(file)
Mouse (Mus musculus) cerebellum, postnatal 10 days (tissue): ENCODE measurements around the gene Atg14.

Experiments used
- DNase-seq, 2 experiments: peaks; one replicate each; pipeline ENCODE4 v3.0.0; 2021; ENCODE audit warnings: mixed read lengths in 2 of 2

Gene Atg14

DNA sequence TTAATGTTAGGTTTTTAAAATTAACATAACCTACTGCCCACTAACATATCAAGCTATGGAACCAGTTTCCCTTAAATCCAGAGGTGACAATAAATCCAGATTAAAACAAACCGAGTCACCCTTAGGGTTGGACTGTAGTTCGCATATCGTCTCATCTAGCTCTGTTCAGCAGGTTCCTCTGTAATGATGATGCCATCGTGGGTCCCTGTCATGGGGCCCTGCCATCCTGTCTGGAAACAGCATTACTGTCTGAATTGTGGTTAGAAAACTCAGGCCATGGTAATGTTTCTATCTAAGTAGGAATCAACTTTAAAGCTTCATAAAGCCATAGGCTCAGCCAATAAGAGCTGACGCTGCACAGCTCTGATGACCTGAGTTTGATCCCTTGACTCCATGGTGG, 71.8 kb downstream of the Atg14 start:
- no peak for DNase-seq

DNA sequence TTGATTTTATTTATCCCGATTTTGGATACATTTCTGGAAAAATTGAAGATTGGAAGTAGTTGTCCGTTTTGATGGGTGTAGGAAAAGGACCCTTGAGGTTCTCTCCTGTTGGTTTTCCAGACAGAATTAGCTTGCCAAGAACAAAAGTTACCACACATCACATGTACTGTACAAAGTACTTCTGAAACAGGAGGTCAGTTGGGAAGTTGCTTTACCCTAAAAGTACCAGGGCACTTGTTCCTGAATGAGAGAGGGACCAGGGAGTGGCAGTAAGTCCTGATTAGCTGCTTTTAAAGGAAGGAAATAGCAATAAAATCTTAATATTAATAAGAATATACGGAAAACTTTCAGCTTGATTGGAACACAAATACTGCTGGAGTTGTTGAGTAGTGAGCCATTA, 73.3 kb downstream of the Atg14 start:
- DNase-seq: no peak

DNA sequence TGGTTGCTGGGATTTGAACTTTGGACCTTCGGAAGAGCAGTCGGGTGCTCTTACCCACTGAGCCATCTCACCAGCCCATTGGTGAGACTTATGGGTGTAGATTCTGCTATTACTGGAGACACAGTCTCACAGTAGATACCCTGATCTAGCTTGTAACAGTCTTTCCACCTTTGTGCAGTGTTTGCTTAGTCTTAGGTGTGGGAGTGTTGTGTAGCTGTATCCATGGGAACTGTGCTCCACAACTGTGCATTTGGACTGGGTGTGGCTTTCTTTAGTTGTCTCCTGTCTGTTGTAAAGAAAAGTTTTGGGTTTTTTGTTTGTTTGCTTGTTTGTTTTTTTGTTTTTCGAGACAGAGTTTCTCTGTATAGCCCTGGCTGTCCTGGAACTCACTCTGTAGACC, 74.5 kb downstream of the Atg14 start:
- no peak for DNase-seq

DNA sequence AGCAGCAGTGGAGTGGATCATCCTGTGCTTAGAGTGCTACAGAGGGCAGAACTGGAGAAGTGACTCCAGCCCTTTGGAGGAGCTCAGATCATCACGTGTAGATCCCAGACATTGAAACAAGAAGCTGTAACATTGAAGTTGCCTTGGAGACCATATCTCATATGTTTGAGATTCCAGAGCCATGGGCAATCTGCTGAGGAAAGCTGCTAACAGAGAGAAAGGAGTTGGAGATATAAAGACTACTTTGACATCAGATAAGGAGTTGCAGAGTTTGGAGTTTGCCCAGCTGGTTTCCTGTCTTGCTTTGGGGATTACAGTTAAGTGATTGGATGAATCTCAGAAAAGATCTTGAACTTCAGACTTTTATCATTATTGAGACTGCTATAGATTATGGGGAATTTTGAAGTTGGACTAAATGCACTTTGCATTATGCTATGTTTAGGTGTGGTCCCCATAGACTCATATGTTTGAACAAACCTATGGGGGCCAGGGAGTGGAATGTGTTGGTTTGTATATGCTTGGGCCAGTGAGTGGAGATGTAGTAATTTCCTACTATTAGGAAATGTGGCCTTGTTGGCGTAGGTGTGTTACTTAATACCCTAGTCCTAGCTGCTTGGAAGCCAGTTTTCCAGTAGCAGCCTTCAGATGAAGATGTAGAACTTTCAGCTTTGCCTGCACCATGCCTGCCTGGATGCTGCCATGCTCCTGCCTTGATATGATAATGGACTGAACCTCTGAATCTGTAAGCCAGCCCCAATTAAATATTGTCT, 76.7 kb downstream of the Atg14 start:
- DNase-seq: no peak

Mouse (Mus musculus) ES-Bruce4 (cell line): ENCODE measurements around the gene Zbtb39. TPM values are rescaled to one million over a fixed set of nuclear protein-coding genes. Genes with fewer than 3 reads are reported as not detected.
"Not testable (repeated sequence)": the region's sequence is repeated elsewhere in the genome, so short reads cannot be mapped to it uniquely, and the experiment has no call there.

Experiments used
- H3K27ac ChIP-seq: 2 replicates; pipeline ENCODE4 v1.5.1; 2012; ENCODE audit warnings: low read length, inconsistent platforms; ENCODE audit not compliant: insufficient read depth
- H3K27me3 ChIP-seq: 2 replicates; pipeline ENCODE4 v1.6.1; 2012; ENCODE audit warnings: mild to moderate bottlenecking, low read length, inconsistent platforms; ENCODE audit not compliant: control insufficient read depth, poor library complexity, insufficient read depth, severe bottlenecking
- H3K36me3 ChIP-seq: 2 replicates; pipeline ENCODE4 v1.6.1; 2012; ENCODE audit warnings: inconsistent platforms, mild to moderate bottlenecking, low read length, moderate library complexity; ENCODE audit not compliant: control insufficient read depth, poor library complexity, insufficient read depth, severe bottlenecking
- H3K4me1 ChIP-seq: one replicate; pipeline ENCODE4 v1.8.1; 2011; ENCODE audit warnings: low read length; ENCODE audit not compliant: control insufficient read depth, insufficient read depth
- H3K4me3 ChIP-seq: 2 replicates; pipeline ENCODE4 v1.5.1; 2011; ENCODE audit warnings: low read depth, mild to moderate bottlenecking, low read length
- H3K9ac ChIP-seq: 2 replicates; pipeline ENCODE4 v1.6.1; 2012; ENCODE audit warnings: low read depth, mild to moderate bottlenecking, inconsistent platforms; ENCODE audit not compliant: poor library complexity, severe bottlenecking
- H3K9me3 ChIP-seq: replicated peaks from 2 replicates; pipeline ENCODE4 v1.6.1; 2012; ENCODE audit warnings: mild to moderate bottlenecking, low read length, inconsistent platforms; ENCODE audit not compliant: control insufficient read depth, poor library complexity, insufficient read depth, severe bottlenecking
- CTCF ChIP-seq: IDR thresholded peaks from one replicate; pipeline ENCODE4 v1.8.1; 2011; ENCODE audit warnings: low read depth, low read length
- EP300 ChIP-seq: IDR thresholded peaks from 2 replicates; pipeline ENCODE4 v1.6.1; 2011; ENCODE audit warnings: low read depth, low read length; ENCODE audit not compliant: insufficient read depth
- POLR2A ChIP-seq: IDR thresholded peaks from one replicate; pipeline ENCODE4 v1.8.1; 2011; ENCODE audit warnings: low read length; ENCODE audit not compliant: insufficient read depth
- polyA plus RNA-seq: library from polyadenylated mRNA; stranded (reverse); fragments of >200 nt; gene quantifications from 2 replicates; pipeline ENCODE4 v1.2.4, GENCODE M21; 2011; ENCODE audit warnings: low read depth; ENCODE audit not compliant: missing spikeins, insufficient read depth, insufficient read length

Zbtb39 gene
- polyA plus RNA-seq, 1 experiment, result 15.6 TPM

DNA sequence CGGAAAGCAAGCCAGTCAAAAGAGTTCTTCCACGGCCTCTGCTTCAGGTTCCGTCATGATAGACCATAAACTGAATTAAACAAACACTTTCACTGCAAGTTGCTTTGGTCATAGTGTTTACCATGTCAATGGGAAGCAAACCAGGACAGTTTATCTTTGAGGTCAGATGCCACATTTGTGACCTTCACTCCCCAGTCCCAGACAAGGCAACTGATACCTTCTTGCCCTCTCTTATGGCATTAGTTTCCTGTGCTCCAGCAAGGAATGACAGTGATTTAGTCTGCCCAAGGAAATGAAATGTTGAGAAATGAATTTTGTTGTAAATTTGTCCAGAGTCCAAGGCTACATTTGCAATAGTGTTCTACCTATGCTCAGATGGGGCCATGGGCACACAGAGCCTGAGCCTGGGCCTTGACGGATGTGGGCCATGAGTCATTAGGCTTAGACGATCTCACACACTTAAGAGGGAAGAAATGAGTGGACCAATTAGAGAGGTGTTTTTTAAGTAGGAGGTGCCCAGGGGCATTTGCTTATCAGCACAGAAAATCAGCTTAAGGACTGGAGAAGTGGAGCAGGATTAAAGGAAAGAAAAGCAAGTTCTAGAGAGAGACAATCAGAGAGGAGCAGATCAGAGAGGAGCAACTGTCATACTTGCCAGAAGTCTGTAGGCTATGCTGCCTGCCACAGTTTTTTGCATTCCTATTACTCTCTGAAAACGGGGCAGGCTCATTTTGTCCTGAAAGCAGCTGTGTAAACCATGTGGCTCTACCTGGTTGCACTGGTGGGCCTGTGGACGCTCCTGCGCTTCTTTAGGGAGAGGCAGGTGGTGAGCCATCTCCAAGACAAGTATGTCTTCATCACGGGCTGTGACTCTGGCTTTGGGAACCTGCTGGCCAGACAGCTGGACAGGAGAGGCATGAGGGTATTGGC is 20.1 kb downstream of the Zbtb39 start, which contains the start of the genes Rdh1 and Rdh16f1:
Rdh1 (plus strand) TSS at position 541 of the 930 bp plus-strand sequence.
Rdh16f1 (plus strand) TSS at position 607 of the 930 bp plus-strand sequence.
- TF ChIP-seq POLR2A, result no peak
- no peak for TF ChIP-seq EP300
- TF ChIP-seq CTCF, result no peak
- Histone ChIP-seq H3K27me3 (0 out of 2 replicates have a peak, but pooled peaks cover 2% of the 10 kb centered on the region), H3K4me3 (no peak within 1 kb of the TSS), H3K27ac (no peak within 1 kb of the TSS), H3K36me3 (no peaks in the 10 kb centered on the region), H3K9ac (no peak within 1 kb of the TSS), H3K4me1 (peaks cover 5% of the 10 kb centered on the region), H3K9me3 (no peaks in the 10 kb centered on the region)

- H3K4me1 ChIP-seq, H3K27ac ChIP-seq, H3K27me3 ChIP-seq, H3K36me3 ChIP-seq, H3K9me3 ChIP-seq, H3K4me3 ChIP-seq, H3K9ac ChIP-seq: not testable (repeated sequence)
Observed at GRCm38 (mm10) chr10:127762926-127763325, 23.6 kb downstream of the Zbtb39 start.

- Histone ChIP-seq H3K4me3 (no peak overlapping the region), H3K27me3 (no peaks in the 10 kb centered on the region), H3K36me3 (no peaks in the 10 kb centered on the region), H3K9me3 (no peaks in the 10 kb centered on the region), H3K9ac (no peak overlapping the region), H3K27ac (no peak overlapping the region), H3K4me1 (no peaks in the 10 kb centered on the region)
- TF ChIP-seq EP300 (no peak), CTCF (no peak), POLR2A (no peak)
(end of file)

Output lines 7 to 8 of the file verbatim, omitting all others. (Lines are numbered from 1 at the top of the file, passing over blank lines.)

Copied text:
DNA sequence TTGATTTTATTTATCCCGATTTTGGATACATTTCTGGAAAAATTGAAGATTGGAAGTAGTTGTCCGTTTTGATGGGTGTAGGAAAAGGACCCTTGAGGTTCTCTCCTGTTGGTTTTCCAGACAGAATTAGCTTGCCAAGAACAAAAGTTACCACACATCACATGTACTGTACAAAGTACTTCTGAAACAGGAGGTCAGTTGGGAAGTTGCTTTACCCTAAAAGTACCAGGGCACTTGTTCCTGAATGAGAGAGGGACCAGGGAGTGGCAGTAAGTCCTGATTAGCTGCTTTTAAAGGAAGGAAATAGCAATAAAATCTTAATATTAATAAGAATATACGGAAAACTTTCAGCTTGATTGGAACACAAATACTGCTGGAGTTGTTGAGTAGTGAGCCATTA, 73.3 kb downstream of the Atg14 start:
- DNase-seq: no peak